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Kinesis Freestyle 2 review

Ease tension in your wrists and add an eye-catching piece to your desk with this unorthodox keyboard.

What to do when you end your Natural Ergonomic Keyboard 4000 of 10 years with a mug of hot tea? Replace it of course, but with what?

After much deliberation I opted to try the Kinesis Freestyle 2. I type a lot for my living so ergonomics are key. The price bracket is certainly in the premium range, albeit the lower end, but lets see how it justifies the cost. The Freestyle 2 is a unique design that physically separates the keyboard down the middle, allowing the user to set the gap and angle of separation that best suits their needs. A tenting system also allows for further customization on the inclination of each half. It is worth mentioning that the stock model is very bare – I recommend getting the VIP3 package as well for the wrist rests and enhanced riser brackets for more range of tenting. I was able to find a Freestyle 2 + VIP3 bundle on for $180 and the order qualifies for free shipping.

The Freestyle 2 has some non-standard enhancements to the traditional keyset.
The Freestyle 2 has some non-standard enhancements to the traditional keyset.

Taking it out of the box, I get my first view of this curious piece of machinery. Functionality aside, it’s certainly an eye-catcher of a desk piece. There is an optional binding hinge that allows the satellites to be joined and pivoted. Even with a reasonable degree of separation, the Kinesis Freestyle 2 maintains a compact real-estate. This is partially to do with the lack of a physical numeric keypad.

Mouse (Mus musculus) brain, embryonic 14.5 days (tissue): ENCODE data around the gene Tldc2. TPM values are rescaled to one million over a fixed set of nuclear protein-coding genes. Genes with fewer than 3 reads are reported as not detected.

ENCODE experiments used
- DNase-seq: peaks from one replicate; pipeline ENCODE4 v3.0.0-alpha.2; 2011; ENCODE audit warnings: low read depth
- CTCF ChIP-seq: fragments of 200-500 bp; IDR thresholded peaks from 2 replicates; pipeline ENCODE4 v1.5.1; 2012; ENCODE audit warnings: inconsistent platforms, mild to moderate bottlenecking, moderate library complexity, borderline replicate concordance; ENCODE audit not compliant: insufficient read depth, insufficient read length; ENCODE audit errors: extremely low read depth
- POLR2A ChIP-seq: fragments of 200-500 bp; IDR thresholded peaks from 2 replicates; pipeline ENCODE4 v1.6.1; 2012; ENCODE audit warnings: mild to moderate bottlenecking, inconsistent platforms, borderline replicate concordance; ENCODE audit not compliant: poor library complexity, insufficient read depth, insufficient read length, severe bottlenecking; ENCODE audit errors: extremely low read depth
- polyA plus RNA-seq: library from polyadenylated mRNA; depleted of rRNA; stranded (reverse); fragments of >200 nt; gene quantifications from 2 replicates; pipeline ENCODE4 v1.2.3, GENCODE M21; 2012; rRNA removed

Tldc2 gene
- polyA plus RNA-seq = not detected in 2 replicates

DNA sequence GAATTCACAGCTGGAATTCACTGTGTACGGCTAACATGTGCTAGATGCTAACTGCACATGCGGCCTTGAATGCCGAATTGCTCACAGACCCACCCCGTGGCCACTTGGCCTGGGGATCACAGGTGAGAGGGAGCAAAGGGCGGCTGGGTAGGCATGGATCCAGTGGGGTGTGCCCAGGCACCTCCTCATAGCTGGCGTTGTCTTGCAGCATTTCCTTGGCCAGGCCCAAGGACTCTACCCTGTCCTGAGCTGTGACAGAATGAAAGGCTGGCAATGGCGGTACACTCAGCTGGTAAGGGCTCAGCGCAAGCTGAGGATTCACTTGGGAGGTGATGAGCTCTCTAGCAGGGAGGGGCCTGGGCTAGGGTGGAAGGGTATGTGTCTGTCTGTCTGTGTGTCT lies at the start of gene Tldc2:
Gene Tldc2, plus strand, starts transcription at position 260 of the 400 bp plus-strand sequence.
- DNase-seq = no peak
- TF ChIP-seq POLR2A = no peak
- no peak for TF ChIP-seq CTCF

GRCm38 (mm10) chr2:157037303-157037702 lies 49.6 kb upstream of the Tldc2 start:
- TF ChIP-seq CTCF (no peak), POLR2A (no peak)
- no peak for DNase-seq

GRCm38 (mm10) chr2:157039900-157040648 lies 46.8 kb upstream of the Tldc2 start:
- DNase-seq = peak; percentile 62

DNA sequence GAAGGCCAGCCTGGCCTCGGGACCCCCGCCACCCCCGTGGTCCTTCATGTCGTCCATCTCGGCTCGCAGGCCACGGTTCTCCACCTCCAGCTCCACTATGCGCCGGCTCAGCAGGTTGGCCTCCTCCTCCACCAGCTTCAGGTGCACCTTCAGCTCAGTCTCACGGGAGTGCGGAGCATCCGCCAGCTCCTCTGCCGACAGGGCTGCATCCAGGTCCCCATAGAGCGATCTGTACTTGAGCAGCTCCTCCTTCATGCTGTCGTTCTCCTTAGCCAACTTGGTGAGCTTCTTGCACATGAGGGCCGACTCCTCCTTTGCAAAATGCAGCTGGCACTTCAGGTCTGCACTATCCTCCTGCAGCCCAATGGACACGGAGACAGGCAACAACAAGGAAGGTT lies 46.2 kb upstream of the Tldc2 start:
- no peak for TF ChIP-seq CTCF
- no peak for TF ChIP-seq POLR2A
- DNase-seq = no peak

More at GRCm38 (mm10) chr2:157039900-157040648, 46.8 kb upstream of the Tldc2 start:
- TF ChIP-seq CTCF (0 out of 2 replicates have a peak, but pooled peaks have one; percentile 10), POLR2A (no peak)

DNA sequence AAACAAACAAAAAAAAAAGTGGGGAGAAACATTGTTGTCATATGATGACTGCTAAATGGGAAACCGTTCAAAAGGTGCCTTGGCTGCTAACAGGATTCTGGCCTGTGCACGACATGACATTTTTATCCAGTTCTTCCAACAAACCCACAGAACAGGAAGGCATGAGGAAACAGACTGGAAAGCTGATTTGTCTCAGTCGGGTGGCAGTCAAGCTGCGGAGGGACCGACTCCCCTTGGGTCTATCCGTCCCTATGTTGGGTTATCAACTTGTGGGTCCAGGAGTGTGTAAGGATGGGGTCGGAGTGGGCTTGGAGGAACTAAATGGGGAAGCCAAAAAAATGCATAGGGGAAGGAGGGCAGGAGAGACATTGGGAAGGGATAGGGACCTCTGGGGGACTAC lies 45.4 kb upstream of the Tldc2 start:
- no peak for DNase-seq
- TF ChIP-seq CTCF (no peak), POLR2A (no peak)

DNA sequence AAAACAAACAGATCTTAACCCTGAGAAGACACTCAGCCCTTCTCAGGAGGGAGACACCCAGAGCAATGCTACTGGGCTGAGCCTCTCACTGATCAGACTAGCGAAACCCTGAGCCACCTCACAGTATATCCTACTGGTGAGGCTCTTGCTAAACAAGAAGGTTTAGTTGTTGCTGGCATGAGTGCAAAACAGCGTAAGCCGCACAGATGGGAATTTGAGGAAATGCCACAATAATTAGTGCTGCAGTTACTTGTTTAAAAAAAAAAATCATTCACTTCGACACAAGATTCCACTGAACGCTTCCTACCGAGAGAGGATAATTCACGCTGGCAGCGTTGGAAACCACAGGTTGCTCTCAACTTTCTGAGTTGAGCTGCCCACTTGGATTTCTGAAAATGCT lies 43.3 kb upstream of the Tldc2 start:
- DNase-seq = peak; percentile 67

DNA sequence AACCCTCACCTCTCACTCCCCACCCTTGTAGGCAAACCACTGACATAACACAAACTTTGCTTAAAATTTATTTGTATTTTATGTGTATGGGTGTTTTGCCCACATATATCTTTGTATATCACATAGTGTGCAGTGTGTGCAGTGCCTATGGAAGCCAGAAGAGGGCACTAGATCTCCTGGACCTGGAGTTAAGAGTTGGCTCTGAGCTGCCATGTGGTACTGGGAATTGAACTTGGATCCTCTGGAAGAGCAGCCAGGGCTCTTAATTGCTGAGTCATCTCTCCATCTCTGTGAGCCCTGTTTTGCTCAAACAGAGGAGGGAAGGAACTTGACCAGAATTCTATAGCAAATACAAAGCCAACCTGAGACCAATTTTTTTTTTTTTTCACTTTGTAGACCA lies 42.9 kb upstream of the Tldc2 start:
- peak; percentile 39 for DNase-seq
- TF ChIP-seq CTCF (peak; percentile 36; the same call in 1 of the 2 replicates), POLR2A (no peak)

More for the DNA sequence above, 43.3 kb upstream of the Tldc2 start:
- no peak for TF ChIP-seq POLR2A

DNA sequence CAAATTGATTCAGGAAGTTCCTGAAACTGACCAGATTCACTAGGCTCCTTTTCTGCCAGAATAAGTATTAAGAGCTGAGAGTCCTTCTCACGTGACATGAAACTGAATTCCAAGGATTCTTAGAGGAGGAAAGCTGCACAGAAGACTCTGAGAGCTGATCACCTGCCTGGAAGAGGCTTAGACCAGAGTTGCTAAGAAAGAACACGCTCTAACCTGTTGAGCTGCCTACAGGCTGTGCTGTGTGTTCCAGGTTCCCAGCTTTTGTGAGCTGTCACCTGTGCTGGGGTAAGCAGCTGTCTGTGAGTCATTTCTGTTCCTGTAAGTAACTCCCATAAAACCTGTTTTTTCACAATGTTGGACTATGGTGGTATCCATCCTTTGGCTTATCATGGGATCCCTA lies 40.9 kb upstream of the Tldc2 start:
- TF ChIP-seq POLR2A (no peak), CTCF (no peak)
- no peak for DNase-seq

After a few weeks of usage, my fingers have become comfortable with the layout and configuration that I’ve determined best suits my posture. It’s a shame that a mechanical model available but the keys are nicely beveled and easy to feel. The touch pressure is quite little, allowing for very light keystrokes although it is also easy to be heavy handed without proper typing technique. The keys do have a nice clicking sound; I like it but if you prefer quiet keyboards it is something to consider. I also enjoy some of the non-traditional enhancements such as the linear placement of the page control keys as well as a panel of function keys. My slight annoyances with the keyboard are with the function and context keys being in the spot that Control usually sits, at the far left, and that’s still tripping my reflexive keystrokes. it’s also worth mentioning that although the keyboard sits steadily while typing, bumping it will move the satellites of course. It can be a bit onerous re-aligning the satellites to your desired configuration.